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Research Priorities for Airborne Particulate Matter: IV - Continuing Research Progress BOARD ON ENVIRONMENTAL STUDIES AND TOXICOLOGY Members JONATHAN M. SAMET (Chair), Johns Hopkins University, Baltimore, MD DAVID ALLEN, University of Texas, Austin THOMAS BURKE, Johns Hopkins University, Baltimore, MD JUDITH C. CHOW, Desert Research Institute, Reno, NV COSTEL D. DENSON, University of Delaware, Newark E. DONALD ELLIOTT, Yale Law School, New Haven, CT CHRISTOPHER B. FIELD, Carnegie Institute of Washington, Stanford, CA WILLIAM H. GLAZE, Oregon Health and Science University, Beaverton SHERRI W. GOODMAN, Center for Naval Analyses, Alexandria, VA DANIEL S. GREENBAUM, Health Effects Institute, Cambridge, MA ROGENE HENDERSON, Lovelace Respiratory Research Institute, Albuquerque, NM CAROL HENRY, American Chemistry Council, Arlington, VA ROBERT HUGGETT, Michigan State University, East Lansing BARRY L. JOHNSON Emory University, Atlanta, GA JAMES H. JOHNSON, Howard University, Washington, DC JUDITH L. MEYER, University of Georgia, Athens PATRICK V. O’BRIEN, Chevron Research and Technology, Richmond, CA DOROTHY E. PATTON, International Life Sciences Institute, Washington, DC STEWARD T.A. PICKETT, Institute of Ecosystem Studies, Millbrook, NY ARMISTEAD G. RUSSELL, Georgia Institute of Technology, Atlanta LOUISE M. RYAN, Harvard University, Boston, MA KIRK SMITH, University of California, Berkeley LISA SPEER, Natural Resources Defense Council, New York, NY G. DAVID TILMAN, University of Minnesota, St. Paul CHRIS G. WHIPPLE, Environ Incorporated, Emeryville, CA LAUREN A. ZEISE, California Environmental Protection Agency, Oakland Senior Staff JAMES J. REISA, Director DAVID J. POLICANSKY, Associate Director RAYMOND A. WASSEL, Senior Program Director for Environmental Sciences and Engineering KULBIR BAKSHI, Program Director for Toxicology ROBERTA M. WEDGE, Program Director for Risk Analysis K. JOHN HOLMES, Senior Staff Officer SUSAN N.J. MARTEL, Senior Staff Officer SUZANNE VAN DRUNICK, Senior Staff Officer EILEEN N. ABT, Senior Staff Officer ELLEN K. MANTUS, Senior Staff Officer RUTH E. CROSSGROVE, Managing Editor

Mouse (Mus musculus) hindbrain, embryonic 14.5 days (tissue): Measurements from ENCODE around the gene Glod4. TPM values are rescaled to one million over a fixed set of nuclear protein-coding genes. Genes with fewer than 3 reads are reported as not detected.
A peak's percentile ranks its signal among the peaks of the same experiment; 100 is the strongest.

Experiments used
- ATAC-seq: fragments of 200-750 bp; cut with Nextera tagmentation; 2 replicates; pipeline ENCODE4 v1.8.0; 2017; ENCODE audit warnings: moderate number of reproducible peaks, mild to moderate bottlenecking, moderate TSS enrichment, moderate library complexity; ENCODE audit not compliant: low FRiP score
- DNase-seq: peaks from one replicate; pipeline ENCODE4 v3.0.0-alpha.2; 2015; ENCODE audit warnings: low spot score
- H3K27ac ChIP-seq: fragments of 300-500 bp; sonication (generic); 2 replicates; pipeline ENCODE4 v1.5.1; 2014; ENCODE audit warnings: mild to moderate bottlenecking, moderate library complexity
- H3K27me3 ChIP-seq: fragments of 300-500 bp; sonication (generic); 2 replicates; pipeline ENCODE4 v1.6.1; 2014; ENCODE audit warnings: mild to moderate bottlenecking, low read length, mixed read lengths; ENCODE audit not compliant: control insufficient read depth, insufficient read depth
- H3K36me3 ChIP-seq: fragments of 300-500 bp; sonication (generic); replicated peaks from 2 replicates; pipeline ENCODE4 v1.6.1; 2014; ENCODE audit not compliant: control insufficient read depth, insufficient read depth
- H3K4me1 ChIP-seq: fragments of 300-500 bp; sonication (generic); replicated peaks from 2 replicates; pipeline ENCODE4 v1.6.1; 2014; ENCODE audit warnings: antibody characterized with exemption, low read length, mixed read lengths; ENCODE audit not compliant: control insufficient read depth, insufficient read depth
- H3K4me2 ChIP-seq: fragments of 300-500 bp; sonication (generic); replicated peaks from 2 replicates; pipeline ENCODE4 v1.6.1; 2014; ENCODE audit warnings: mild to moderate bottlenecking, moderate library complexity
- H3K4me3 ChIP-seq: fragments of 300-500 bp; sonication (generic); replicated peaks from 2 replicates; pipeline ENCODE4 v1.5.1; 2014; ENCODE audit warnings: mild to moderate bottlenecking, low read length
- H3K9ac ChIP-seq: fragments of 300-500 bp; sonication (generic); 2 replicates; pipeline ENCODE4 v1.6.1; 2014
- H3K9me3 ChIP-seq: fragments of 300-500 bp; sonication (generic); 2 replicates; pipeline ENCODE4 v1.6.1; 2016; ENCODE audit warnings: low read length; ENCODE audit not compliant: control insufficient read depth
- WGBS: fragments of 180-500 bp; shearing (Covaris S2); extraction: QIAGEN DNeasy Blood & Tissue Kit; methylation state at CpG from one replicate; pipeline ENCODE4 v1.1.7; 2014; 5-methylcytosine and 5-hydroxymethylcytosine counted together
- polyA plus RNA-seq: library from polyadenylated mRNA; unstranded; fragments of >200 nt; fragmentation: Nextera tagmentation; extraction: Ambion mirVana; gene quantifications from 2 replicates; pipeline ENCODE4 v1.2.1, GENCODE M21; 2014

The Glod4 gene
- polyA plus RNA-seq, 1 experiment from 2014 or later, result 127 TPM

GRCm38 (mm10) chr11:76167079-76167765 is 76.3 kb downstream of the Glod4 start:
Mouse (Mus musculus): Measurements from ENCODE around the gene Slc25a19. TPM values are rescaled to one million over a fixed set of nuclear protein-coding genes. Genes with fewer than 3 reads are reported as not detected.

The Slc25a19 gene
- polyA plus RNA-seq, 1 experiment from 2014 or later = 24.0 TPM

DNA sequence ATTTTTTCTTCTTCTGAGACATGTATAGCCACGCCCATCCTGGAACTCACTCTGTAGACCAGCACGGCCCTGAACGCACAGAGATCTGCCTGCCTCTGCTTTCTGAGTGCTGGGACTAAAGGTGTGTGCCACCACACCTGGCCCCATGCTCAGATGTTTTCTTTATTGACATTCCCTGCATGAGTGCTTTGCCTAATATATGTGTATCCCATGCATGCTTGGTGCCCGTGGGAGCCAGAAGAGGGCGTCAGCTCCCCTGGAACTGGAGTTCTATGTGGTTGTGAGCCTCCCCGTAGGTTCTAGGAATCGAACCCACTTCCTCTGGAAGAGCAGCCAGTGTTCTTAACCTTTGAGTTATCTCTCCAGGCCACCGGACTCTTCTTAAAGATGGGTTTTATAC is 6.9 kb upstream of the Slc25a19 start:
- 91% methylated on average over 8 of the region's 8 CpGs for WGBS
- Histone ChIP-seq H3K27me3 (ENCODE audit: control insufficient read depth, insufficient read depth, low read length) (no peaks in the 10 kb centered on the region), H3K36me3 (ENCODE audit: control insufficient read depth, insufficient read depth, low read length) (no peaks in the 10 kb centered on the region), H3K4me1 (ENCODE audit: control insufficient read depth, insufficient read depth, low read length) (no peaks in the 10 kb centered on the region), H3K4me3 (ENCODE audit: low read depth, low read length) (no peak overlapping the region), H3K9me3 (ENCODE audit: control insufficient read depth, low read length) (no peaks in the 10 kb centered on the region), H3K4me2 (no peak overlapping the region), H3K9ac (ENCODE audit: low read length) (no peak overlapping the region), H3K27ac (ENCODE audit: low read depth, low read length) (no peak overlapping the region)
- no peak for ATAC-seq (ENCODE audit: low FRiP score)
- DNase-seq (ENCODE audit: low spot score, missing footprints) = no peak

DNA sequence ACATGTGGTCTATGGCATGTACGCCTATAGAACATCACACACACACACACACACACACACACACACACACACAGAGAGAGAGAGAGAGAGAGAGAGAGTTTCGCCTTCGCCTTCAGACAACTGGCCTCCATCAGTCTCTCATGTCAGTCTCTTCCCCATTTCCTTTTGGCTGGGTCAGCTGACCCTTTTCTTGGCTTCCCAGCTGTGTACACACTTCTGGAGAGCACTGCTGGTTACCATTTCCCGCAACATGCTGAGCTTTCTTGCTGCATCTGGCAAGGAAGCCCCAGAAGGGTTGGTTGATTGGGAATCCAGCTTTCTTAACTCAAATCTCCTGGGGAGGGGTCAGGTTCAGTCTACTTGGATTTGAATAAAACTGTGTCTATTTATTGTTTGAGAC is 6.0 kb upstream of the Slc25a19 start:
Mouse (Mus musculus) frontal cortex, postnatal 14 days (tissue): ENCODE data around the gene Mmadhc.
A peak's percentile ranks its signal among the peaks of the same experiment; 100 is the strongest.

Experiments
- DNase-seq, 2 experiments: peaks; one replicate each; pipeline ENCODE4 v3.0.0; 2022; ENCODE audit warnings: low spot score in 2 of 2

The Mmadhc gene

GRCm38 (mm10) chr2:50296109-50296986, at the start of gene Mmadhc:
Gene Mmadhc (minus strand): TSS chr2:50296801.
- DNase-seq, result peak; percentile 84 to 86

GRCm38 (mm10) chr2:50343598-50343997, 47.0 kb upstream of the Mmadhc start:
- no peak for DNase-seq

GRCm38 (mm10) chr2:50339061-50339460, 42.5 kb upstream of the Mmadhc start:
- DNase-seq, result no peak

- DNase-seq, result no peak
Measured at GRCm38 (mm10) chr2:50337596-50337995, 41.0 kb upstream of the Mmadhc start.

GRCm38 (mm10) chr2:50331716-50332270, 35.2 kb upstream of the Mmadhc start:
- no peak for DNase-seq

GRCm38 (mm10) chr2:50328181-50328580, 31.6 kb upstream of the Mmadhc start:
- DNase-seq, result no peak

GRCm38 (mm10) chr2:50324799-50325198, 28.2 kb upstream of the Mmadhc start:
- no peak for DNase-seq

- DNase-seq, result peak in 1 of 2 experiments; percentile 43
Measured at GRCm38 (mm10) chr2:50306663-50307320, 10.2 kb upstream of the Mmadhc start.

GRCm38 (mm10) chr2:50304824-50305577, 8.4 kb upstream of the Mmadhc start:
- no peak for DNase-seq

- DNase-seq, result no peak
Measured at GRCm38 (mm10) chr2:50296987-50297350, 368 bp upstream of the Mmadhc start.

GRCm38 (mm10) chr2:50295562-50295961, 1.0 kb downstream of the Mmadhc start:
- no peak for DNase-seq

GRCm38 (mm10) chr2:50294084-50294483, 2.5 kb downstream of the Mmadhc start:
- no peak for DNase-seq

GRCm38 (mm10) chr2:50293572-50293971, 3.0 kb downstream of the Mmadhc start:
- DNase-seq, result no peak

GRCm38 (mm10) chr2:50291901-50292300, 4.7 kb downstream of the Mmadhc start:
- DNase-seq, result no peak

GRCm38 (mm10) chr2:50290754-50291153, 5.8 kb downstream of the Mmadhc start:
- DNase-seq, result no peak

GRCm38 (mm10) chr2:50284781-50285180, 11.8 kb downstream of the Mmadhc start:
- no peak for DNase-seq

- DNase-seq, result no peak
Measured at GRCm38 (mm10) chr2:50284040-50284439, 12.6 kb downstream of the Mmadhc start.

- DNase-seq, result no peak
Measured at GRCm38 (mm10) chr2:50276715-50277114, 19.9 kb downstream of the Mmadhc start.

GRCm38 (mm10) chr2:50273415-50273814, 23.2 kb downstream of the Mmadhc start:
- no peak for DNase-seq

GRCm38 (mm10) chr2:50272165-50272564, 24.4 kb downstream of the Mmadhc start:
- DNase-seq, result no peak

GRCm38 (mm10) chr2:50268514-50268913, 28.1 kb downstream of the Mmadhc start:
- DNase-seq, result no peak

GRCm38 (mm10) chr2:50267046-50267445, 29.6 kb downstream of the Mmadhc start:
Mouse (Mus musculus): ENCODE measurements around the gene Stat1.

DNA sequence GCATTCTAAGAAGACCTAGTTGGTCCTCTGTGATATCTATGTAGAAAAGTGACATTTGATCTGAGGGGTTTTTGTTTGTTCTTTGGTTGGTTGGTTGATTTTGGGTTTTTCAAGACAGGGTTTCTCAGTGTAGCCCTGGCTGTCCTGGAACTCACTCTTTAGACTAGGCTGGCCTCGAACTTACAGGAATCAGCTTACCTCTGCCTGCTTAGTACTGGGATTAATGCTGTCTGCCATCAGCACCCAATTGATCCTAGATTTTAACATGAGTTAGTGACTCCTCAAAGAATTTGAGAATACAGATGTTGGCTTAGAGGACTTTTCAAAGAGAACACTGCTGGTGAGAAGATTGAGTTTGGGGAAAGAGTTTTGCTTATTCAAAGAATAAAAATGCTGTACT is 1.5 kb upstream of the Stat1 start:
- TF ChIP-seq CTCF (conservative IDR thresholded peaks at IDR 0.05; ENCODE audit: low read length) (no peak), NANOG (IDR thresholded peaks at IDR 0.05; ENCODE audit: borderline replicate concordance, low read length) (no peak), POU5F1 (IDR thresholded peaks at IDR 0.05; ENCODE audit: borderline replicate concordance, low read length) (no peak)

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Research Priorities for Airborne Particulate Matter: IV - Continuing Research Progress OTHER REPORTS OF THE BOARD ON ENVIRONMENTAL STUDIES AND TOXICOLOGY Air Quality Management in the United States (2004) Endangered and Threatened Species of the Platte River (2004) Atlantic Salmon in Maine (2004) Endangered and Threatened Fishes in the Klamath River Basin (2004) Cumulative Environmental Effects of Alaska North Slope Oil and Gas Development (2003) Estimating the Public Health Benefits of Proposed Air Pollution Regulations (2002) Biosolids Applied to Land: Advancing Standards and Practices (2002) The Airliner Cabin Environment and Health of Passengers and Crew (2002) Arsenic in Drinking Water: 2001 Update (2001) Evaluating Vehicle Emissions Inspection and Maintenance Programs (2001) Compensating for Wetland Losses Under the Clean Water Act (2001) A Risk-Management Strategy for PCB-Contaminated Sediments (2001) Acute Exposure Guideline Levels for Selected Airborne Chemicals (4 volumes, 2000-2004) Toxicological Effects of Methylmercury (2000) Strengthening Science at the U.S. Environmental Protection Agency (2000) Scientific Frontiers in Developmental Toxicology and Risk Assessment (2000) Ecological Indicators for the Nation (2000) Waste Incineration and Public Health (1999) Hormonally Active Agents in the Environment (1999) Research Priorities for Airborne Particulate Matter (4 volumes, 1998-2004) The National Research Council’s Committee on Toxicology: The First 50 Years (1997) Carcinogens and Anticarcinogens in the Human Diet (1996) Upstream: Salmon and Society in the Pacific Northwest (1996) Science and the Endangered Species Act (1995) Wetlands: Characteristics and Boundaries (1995) Biologic Markers (5 volumes, 1989-1995) Review of EPA's Environmental Monitoring and Assessment Program (3 volumes, 1994-1995) Science and Judgment in Risk Assessment (1994) Pesticides in the Diets of Infants and Children (1993) Dolphins and the Tuna Industry (1992) Science and the National Parks (1992) Human Exposure Assessment for Airborne Pollutants (1991) Rethinking the Ozone Problem in Urban and Regional Air Pollution (1991) Decline of the Sea Turtles (1990) Copies of these reports may be ordered from the National Academies Press (800) 624-6242 or (202) 334-3313 www.nap.edu